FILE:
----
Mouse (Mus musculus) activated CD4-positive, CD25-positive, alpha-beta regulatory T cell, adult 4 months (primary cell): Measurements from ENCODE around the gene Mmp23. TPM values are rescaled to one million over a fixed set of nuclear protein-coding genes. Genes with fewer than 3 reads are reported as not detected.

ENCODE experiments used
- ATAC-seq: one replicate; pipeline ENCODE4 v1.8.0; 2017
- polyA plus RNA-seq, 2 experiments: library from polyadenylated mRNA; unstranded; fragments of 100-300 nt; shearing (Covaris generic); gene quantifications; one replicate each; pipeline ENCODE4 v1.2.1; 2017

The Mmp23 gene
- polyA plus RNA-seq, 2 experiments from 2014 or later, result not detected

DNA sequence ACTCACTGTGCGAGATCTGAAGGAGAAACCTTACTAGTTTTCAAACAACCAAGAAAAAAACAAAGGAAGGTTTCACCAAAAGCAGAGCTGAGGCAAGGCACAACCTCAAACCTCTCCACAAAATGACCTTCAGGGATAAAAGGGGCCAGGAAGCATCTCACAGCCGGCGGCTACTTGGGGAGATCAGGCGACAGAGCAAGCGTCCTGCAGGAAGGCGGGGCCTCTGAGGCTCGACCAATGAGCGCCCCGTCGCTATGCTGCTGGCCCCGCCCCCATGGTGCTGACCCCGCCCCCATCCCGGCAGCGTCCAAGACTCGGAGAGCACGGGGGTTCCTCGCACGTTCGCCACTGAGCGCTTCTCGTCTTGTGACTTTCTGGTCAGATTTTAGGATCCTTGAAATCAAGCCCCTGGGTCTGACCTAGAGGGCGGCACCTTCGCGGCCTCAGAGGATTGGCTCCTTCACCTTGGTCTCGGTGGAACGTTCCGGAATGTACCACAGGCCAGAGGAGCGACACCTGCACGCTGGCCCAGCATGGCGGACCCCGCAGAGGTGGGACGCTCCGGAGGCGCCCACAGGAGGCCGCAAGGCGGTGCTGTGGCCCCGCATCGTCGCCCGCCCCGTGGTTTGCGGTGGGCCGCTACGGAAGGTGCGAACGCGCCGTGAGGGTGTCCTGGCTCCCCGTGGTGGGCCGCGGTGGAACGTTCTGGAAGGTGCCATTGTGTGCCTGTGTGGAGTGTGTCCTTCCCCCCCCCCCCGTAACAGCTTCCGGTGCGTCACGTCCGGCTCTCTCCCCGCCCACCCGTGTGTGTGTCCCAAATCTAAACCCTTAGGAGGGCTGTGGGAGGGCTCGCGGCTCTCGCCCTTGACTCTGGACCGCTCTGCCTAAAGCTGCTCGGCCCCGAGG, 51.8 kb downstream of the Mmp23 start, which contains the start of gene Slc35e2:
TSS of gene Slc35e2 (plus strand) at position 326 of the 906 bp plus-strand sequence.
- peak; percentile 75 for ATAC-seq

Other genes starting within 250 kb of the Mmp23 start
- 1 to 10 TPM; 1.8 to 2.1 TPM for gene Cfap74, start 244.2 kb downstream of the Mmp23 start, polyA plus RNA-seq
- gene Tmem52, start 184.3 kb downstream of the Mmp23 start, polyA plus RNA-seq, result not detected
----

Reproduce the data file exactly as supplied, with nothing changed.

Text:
Mouse (Mus musculus) activated CD4-positive, CD25-positive, alpha-beta regulatory T cell, adult 4 months (primary cell): Measurements from ENCODE around the gene Mmp23. TPM values are rescaled to one million over a fixed set of nuclear protein-coding genes. Genes with fewer than 3 reads are reported as not detected.

ENCODE experiments used
- ATAC-seq: one replicate; pipeline ENCODE4 v1.8.0; 2017
- polyA plus RNA-seq, 2 experiments: library from polyadenylated mRNA; unstranded; fragments of 100-300 nt; shearing (Covaris generic); gene quantifications; one replicate each; pipeline ENCODE4 v1.2.1; 2017

The Mmp23 gene
- polyA plus RNA-seq, 2 experiments from 2014 or later, result not detected

DNA sequence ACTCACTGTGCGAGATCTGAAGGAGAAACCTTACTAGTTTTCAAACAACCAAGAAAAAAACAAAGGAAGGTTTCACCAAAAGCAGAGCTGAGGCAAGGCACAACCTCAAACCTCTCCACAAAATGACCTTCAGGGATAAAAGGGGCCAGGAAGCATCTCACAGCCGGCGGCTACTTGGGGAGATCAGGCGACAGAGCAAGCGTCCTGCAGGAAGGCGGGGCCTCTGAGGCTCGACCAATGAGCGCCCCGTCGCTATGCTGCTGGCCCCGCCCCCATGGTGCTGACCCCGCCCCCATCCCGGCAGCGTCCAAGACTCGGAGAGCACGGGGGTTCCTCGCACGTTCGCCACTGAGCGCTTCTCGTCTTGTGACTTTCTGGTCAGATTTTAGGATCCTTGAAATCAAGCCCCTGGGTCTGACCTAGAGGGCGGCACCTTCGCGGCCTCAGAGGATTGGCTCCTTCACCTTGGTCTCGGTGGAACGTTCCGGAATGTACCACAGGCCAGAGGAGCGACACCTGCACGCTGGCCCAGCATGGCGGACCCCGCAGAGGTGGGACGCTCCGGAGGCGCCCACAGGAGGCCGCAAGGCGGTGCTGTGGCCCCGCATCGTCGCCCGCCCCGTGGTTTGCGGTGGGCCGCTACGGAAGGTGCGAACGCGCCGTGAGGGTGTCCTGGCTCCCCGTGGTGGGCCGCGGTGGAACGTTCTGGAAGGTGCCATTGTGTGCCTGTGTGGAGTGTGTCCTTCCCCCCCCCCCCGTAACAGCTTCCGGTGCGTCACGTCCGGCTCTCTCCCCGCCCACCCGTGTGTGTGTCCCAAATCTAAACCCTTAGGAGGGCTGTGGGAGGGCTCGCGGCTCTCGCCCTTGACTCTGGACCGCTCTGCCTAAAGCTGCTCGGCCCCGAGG, 51.8 kb downstream of the Mmp23 start, which contains the start of gene Slc35e2:
TSS of gene Slc35e2 (plus strand) at position 326 of the 906 bp plus-strand sequence.
- peak; percentile 75 for ATAC-seq

Other genes starting within 250 kb of the Mmp23 start
- 1 to 10 TPM; 1.8 to 2.1 TPM for gene Cfap74, start 244.2 kb downstream of the Mmp23 start, polyA plus RNA-seq
- gene Tmem52, start 184.3 kb downstream of the Mmp23 start, polyA plus RNA-seq, result not detected